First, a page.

Effective last night, the Norwood Police is enforcing the law against all-night parking of automobiles on the streets of the town. The action instructing the police to start the use of the “three-way, no-fix” parking ticket was taken at the Selectmen’s meeting on Tuesday of last week. The move was recommended by Town Manager Smith who pointed out that the courtesy cards which the local police have been serving on violators has not accomplished their purpose of stopping the practice of all-night parking, with the result that the Public Works Department had been hindered in its work of clearing the highways of the town after recent snowstorms.

On the eve of the start of the campaign against all-night parking on town streets, Town Manager Smith announced that snow removal, clearance and sanding operations, through. February 13, last Tuesday, had cost the town of Norwood $21,213, almost one-half again as much as the $14,562 total cost for last winter. Mr. Smith inferred that although the increased cost of snow removal for the current year was due for the most part to the fact that there was a much greater snowfall, the delay caused by the necessity of avoiding parked cars resulted in increased time for the job which meant increased overtime pay for the workers. The blocking of streets also delayed local deliveries of fuel and food of which there Is no way of estimating this unnecessary expense to private businesses.


Authority for the action of inaugurating the use of the “three-way, no-fix” parking ticket is contained in Article 5, section 8 of the Traffic Rules and Orders enacted by the Norwood Board of Selectmen in 1939. Section 8 states: “It shall be unlawful for the driver of any vehicle, other than one acting in an emergency, to park said vehicle on any street for a period of time longer than three (3) hours between the hours of 12 p.m and 5 a.m. of any day.

Town Manager Smith proved himself a reliable prophet at the meeting of last week, when he recommended putting teeth in the traffic laws. The conference with the Selectmen preceded by two days the record 14-inch snowfall of last Thursday. Mr. Smith said to the Selectmen, “I believe the lime has come to enforce this regulation during the winter time when we can expect snow and the only way wc can secure a complaint from the Clerk of the District Court, for a violation is to follow the procedure of Section 20-A of Chapter 90 of the General Laws.” Chapter 00. section 20-A of the General Laws of the Commonwealth is the law relating to tickets for traffic violations.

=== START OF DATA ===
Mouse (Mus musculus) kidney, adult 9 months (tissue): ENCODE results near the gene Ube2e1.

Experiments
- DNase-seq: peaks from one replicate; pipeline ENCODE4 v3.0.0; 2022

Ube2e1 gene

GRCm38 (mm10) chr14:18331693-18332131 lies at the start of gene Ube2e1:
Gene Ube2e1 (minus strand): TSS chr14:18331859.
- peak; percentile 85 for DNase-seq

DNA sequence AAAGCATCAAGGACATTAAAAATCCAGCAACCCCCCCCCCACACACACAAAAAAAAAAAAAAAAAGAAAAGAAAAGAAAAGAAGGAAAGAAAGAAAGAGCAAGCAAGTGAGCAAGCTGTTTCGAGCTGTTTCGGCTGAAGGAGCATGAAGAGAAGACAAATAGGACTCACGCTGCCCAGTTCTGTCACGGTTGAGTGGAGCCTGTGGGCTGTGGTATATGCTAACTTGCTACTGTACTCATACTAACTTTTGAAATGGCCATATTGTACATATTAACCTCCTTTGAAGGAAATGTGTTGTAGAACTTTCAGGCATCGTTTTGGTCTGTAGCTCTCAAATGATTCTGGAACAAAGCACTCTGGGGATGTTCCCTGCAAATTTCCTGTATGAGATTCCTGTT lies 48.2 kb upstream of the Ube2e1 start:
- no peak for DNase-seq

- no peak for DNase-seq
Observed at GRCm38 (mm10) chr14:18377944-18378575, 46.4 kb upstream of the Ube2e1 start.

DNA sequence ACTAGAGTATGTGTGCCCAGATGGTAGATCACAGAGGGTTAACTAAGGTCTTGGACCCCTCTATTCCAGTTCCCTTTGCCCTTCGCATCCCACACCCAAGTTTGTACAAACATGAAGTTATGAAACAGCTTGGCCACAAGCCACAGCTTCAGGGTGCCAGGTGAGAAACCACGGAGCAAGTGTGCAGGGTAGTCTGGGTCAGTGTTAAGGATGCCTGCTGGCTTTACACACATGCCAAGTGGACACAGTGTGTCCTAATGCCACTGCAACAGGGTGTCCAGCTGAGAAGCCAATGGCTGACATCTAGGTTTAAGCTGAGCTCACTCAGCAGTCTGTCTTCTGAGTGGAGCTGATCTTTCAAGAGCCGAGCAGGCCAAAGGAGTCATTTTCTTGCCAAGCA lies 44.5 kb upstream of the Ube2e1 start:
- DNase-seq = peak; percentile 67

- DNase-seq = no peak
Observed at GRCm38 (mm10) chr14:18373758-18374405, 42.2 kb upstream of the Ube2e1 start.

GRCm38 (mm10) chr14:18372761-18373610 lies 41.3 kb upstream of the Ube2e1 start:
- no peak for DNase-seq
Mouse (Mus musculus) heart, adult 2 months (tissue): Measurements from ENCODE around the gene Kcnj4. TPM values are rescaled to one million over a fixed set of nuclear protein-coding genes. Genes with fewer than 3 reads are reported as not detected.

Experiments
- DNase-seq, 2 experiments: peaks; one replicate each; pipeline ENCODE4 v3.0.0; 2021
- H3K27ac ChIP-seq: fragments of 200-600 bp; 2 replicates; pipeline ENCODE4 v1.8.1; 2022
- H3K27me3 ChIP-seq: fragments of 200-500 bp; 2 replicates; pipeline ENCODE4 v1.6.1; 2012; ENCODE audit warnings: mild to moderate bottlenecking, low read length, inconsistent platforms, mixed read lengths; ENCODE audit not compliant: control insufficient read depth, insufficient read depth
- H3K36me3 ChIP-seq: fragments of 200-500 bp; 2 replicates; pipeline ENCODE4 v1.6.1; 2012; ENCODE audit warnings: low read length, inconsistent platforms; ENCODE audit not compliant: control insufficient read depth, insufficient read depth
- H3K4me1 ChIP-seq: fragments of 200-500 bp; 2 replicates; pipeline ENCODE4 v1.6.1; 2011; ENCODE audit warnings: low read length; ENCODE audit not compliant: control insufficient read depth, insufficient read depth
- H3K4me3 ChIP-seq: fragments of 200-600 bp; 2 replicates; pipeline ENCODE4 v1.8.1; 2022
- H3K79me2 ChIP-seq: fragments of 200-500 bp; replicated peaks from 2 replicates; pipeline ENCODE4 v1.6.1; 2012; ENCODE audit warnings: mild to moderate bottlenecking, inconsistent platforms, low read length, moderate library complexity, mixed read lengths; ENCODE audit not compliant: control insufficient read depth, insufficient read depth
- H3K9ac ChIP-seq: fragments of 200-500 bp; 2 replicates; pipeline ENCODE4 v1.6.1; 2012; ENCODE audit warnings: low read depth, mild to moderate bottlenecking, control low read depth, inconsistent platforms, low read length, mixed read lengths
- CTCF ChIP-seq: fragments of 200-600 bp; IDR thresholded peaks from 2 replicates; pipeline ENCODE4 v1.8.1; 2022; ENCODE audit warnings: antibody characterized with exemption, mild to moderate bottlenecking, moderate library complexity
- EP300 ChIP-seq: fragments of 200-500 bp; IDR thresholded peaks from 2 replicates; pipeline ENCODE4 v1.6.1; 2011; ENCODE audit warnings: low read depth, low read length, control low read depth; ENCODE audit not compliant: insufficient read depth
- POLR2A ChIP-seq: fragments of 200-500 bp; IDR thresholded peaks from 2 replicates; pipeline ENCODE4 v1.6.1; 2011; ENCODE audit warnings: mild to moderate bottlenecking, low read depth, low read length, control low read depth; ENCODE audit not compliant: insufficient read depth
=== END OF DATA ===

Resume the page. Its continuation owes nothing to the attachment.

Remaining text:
Tickets issued to violators of the traffic laws under the state laws are printed in three sections. One part of the ticket goes to the violator, the second part to the Clerk of the District Court, and the third part is kept in the files of the Police Department making the complaint. With two parts of the ticket on file it becomes practically impossible to “fix” a case, hence the designation “three-way, no fix.”


The policy of issuing the “three-way. no-fix” tickets will continue until March 1st. if not longer Mr. Smith made it clear that the people of Ihc town were being given notice of the action in plenty of time to make necessary arrangements to find parking space for their cars, off the streets of the town.

Under the new system of dealing with parking violators, the offender will be given a notice to appear before the Clerk of the District Court, said notice to be delivered to the offender at the time and place of the violation if possible and if not, then sent to the offender within forty-eight hours of the offense exclusive of Sundays and holidays. The Clerk of the District Court shall consider the first such notice in any one calendar year as a warning. The second such notice requires the payment of a one-dollar ($1.00) fine to the Clerk of the District Court and the third such notice requires a payment of a fine of two dollars ($2.00) to the Clerk of the District Court. All offenses after the third offense constitute a cause for criminal proceedings.

The failure of a violator to appear as requested, at the office of the Clerk of the District Court, which in the case of Norwood means the Dedham District Court, will mean that the Clerk will notify the Massachusetts Registrar of Motor Vehicles and the Registrar will suspend the license of the violating operator.


In a statement this morning to the Messenger, Town Manager Smith again requested those persons who live near a hydrant to clear away the snow from the plug. Under ordinary circumstances, this work is done by the Public Works Department, but this town department is literally “snowed in” with its work of clearing the streets and removing snow from the business section of the town. Mr. Smith pointed out that there was nothin? mandatory about this request, but that it. was made as much for the safety of those persons living near fire hydrants as to help the Public Works Department.

A further suggestion from the office of the Town Manager was that those persons in the town who had very slippery sidewalks and no ashes or sand to spread on them could obtain sand by calling with a bucket, box or another suitable container at the Town Yard where the containers can be filled. This is another safety measure and might be the means of preventing serious accidental falls. The Public Works Department will not be able to sand the streets and sidewalks of the town for several days because of the pressure of the present emergency.